Maple Syrup Season: Maple Almond Praline Roulade and Roast Chicken Glazed with Maple, Garlic and Smoked Paprika

Sunset Cross-country Ski on Corn Snow to Canterbury Shaker Village

Sunset Cross-country Ski on Corn Snow to Canterbury Shaker Village

Every season has its Trio of Delight. In mid-March the troika is: 1) almost twelve hours of light a day; 2) cross-country skiing on corn snow; 3) steamy sugar houses where maple sap boils over wood fires.

My in-laws, who own North Family Farm here in Canterbury, NH, seem to never sleep during sap season. Maple syrup is nearly half their living (the other half is a combination of hay and wood). It’s hard work, all the tapping and sap-hauling and wood burning and syrup boiling. Never mind the canning and promoting and selling and shipping.

In August, dragging a crate of maple syrup to a farmers’ market feels old. But now, in March, when the sun is rising higher in the sky day by day, and the air is warm enough to stand in for a coat, and the red-winged black birds have returned with their dopey cowbird step-brothers, and the sap isn’t just running, it’s gushing – now, gathering sap and making syrupfeels likes the best job any person has ever had in the history of the world.

Loading Wood to Boil Sap

Loading Wood to Boil Sap

Unless, maybe, you have the job of creating recipes for this year’s fresh-out-of-the-sugar-house maple syrup. So far, it’s Grade A Light Amber. And it’s sublime.

I am tempted to say that you could replace the maple syrup in the recipe for Roast Chicken with Maple, Garlic and Smoked Paprika with another sweetener – brown sugar, maybe, or honey. But don’t. This recipe is really good just as it is. And if you don’t happen to have any smoked paprika on hand (it’s pretty easy to find in grocery stores these day) use regular paprika, or take a chance and substitute any herb or seasoning that strikes your fancy.

As for the Maple-Almond Praline Roulade, the recipe looks long and complicated, but really is pretty fast and easy to put together. The hardest part is making the praline, and that could be left out completely if shy on time or ingredients. Keeping in mind that maple is a subtle flavor, and that the roulade is worth savoring on its own, it would also be delicious with a sauce made from frozen berries, or, in season, fresh ones. Continue reading

Beet Recipes

March is the month when gardeners begin starting seeds inside and eating the last of the vegetables stored in their root cellars. They’re called “root” cellars for a reason, because roots, like carrots, rutabagas, storage radishes (such as daikon) and beets, are what keep there best.

This is because most root vegetables are designed for a winter of storage below ground. They’re biennials; that is, they live for two years. The first season, they turn out leaves above ground for photosynthesis, and large swollen tubers below ground in which to store energy for the following year. If left in place or replanted in spring, these tubers would send up flowers in their second year of growth, go to seed, and, having reproduced successfully, die.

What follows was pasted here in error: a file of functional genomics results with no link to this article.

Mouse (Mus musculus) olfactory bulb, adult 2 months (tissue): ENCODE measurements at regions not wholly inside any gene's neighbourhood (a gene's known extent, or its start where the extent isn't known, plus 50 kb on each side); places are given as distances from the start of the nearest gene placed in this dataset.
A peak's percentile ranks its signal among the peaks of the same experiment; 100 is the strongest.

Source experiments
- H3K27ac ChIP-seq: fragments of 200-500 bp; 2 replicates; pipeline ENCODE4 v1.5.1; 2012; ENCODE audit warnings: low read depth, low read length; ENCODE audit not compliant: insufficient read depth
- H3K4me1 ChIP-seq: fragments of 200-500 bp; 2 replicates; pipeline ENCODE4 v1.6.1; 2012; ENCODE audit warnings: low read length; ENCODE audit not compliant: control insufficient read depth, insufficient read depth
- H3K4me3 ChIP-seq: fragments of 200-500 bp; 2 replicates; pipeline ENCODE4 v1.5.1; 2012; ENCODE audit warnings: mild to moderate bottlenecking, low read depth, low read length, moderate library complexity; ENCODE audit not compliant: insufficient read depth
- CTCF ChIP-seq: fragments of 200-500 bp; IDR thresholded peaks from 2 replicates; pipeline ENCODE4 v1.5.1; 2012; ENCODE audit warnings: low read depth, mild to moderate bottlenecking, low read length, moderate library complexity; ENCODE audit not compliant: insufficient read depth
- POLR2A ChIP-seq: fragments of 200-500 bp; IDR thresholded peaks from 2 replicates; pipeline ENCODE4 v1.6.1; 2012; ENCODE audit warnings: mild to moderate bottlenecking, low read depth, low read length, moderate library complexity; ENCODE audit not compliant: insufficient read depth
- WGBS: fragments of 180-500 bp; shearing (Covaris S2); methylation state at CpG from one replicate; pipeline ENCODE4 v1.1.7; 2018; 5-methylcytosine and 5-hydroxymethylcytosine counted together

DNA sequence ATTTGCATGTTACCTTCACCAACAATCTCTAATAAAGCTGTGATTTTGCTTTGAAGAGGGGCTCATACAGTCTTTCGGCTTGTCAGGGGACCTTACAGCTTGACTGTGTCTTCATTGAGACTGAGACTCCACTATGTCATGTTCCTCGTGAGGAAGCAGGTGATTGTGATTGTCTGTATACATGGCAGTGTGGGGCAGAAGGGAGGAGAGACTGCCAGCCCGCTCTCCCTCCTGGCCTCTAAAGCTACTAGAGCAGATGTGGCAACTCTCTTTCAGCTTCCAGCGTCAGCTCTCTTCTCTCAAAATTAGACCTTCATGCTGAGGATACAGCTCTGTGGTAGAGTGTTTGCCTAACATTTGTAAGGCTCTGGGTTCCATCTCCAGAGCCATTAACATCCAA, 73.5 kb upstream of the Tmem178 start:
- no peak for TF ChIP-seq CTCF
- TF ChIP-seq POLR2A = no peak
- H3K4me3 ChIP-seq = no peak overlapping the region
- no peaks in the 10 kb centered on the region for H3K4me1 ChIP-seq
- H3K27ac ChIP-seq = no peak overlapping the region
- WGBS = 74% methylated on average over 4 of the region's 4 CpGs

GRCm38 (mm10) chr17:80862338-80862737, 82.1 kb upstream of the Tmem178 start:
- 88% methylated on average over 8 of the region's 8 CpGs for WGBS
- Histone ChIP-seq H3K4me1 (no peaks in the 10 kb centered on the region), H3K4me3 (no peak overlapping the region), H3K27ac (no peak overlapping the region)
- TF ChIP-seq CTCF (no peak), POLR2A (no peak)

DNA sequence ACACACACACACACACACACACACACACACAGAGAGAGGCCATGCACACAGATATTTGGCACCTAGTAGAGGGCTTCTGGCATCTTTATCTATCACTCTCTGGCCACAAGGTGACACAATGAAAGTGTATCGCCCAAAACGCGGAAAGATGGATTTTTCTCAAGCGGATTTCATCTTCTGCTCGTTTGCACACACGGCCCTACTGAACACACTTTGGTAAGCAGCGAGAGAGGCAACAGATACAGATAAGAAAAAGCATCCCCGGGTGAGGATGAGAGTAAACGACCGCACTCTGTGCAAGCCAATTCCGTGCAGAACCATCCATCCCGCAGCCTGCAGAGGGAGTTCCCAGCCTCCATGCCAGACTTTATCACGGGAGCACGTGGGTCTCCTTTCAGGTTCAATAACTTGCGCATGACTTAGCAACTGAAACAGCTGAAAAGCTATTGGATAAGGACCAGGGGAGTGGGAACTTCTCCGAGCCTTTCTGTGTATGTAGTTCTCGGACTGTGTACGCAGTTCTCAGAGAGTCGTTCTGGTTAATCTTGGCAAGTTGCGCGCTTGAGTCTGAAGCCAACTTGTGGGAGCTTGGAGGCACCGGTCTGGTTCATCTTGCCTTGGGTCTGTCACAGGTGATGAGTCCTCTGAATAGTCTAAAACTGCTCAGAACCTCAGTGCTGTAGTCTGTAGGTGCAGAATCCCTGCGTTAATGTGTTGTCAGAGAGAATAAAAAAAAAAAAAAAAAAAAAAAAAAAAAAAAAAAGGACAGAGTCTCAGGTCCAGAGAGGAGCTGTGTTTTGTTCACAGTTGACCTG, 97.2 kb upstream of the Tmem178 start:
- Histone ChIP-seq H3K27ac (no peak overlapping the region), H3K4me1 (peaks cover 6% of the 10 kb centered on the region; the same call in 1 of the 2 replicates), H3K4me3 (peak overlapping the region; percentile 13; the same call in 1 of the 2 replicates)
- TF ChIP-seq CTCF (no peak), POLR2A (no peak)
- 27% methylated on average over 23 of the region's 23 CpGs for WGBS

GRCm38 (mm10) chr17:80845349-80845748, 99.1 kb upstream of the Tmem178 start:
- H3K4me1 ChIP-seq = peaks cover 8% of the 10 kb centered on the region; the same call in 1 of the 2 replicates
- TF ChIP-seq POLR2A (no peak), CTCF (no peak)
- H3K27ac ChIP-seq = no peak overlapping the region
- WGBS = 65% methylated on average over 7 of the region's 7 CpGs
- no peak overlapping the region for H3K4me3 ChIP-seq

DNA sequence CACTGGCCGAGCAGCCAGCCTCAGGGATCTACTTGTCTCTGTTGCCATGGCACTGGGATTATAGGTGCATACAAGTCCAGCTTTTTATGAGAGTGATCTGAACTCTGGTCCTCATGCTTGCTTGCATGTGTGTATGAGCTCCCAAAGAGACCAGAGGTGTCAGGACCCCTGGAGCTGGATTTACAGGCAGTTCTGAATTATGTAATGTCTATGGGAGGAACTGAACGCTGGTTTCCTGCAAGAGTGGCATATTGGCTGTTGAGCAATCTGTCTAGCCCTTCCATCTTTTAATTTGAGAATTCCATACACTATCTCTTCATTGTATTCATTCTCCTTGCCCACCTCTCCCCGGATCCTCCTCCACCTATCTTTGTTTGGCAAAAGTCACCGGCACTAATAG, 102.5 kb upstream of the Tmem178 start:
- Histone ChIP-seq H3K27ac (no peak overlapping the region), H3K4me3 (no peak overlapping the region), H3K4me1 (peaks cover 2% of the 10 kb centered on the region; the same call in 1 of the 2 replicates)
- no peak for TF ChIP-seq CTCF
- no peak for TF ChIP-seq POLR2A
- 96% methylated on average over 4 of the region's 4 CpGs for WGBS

At the end of the winter, stored root vegetables have a remarkable ability to tell that their second growing season is approaching. They sprout new leaves and use up their stored sugars, going limp and bitter. It’s time to use them up and seed in new plantings.

Beets are one of my favorite root vegetables, sweet enough to moisten a cake, yet full of antioxidants and folates, B vitamins and potassium. Raw grated beets tossed with lemon juice and olive oil make a great salad; roasted beets are delicious tossed with butter and dill, or in one of these recipes:

Beet Hummus

Beet Hummus

Borscht

Borscht

Spicy Beet Soup with Turmeric Rice

Spicy Beet Soup with Turmeric Rice

Beet Tzatziki

Beet Tzatziki

Preserved Lemons: Easy to Make, Easy to Use

I recently picked up Paula Wolfert’s beautiful cookbook, The Food of Morocco, in which Wolfert extols preserved lemons as “the most important condiment in the Moroccan preserved lemonslarder.” Fresh lemons, she warns, are no substitute, and I agree.

Brined in sea salt and lemon juice, then fermented for up to a month, preserved lemons take on a melting texture. Their flavor becomes more complex and mellow, as the tang of lactic acid fermentation melds with the lemon’s natural acidity. So while most of us wouldn’t want to eat more than a nibble of raw lemon peel, preserved lemon peel is as addictive as good olives; in fact, olives and preserved lemon are a classic combination in Morocco’s famous tagines.

Preserving lemons at home is easy. All you need are good quality organic lemons (conventional lemons harbor too many toxic chemicals), sea salt and a jar. How long the Continue reading